When a baby is sick
All he wants to do is stick
More milk inside his stomach
And all throughout the night and day
His tired mother has to wait and pay for
The fever and germs that contaminate
Because the tired child cries often
(Though sometimes he softens
Just enough for a cuddle)
All I can hope for is
A lack of fever
I try to be the best
Smartest, fastest, most well-rounded
Hey, look at me, I smile
Cook, clean, check the details
I am a mom and need to be strong
Perhaps a little too much
Because this wasn’t quite
What I wanted or imagined
But it’s life.
I gave birth to nature baby.
He jabbers as we run outside, taking in the sights and sounds of the trees that we pass.
Sometimes he falls asleep from the rhythm and I can hear him snoring lightly.
I’m sure he dreams of sunshine and birds, because he is always in the best of moods in the outdoors.
When he is big and grown, I hope he’ll be running next to me as we tackle the big miles. His dad will be on his bike, keeping our pace steady, as we jump rocks and dodge branches in the forest.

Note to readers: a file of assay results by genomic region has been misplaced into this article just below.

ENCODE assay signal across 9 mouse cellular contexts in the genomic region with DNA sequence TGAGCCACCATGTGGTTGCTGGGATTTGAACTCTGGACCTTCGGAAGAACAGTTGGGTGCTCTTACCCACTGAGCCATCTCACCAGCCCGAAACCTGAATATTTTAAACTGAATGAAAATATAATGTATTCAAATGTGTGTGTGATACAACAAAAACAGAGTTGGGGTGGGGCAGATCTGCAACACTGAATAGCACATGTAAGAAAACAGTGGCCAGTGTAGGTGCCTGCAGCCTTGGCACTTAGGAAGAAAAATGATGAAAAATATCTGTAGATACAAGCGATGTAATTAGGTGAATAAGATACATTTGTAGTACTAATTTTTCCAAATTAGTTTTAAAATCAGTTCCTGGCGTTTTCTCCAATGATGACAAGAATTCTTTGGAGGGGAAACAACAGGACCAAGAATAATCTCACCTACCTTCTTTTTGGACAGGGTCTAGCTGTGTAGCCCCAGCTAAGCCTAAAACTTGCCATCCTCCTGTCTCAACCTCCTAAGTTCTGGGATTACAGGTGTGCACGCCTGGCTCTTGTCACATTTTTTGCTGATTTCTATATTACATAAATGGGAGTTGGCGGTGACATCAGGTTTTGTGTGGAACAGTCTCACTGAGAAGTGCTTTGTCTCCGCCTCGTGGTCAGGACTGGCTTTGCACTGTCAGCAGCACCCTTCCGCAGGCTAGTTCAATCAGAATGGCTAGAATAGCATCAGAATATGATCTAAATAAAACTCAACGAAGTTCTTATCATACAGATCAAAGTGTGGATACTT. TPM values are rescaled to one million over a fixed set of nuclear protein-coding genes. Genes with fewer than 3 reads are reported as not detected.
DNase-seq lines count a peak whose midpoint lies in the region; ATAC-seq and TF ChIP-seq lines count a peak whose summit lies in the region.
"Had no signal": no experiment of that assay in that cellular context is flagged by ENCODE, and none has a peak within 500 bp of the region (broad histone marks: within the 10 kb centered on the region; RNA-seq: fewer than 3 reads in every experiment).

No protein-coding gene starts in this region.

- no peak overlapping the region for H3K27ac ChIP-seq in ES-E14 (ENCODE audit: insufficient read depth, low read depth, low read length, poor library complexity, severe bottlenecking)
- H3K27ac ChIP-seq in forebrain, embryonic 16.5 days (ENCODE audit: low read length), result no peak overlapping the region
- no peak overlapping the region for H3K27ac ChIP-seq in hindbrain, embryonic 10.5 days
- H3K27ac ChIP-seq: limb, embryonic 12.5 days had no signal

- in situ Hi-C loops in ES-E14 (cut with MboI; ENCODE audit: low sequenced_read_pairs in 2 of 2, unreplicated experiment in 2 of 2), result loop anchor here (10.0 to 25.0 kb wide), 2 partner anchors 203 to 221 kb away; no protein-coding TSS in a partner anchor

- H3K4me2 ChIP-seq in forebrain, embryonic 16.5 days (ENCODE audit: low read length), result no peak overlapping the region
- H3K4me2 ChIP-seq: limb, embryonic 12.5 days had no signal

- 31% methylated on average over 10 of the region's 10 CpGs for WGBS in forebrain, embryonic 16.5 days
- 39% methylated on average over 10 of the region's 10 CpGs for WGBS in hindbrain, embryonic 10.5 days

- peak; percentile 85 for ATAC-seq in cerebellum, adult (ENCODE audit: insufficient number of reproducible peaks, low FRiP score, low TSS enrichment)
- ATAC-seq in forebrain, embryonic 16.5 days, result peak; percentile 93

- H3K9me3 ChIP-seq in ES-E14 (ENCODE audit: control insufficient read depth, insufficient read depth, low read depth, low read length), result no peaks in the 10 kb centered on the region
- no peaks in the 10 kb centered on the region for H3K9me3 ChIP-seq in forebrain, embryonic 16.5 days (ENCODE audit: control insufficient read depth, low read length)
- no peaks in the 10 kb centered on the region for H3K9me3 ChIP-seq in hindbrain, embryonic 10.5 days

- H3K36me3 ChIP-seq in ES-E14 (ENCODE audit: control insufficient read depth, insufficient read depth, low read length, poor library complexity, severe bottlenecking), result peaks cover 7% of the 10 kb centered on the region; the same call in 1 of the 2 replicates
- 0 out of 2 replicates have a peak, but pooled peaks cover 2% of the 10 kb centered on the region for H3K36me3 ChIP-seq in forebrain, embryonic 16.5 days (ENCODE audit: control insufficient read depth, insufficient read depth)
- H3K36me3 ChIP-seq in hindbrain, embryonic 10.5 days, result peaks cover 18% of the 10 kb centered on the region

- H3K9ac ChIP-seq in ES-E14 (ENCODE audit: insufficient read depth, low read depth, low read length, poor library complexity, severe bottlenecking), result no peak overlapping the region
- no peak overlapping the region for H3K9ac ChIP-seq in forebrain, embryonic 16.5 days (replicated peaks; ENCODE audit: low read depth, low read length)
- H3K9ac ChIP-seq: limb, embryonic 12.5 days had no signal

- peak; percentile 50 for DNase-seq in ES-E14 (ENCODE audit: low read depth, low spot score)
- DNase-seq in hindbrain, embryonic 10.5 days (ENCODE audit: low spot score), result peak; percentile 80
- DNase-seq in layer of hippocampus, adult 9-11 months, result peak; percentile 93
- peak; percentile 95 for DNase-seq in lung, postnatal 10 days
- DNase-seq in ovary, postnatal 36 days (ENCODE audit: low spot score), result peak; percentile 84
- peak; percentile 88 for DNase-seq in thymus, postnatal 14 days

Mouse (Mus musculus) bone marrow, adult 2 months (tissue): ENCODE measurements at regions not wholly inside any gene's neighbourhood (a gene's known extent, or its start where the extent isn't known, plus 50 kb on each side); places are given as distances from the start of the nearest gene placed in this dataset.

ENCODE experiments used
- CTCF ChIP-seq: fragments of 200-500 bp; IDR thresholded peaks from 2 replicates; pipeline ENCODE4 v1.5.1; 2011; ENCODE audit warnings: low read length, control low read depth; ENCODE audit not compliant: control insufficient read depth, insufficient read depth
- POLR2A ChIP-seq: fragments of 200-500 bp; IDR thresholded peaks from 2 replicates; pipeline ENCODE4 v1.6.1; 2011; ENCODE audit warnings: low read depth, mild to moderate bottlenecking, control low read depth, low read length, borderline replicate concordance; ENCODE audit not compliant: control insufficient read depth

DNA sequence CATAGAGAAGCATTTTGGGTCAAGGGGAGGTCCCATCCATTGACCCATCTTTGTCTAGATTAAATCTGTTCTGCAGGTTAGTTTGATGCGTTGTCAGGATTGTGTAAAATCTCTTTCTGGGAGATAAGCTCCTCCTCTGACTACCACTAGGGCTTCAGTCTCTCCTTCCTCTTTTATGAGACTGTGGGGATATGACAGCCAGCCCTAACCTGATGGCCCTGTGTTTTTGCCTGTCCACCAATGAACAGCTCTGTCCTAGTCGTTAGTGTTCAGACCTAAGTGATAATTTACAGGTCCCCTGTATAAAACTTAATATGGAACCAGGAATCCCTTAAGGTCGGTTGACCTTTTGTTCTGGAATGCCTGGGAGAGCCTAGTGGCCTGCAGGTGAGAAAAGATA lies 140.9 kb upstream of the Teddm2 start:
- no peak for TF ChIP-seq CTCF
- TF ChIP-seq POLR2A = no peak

For now, though, he is a nature baby.
It was a brisk morning, a hard morning
I woke up at six, let my baby sleep a little longer
Eggs and toast my fuel, double layers my warmth
We made it out, eventually
Just a dirty diaper or two, just a tear or two
Just a typical morning, just a jog
We made it to the hill, not so much a mountain
I worried about mud, I was right
The ten miles became nearly eleven and a half, how dare they
I ran comfortably, at first
Was up in front, felt like a speed demon
Two caught up with me, way too soon
But I ran well, felt the burn on the uphill
Tripped a little, took some foliage with me
And made it third overall, first woman
It feels good to race, sometimes
Especially when free massages. free beer
Meet you at the finish line
Today, I tried to go for a run.
Normally, I don’t just try – I do
But today the asphalt was hot
And I was sticky the second I walked out
And it was too unpleasant to continue.
I long for trails.
Right here in Medford
There are two kinds of people
The East and the West
Forget South and North
That is where the middle lies
Rich, desolate mess
We live by homeless
They speak louder in the night
For we silence them
I am sorry the days
When I cannot look, for fear
Takes me by surprise
What is it I think?
That their woes are contagions?
I am not alone
Most do avoid them
Could take us all, and I’d say
Good riddance, blind eyes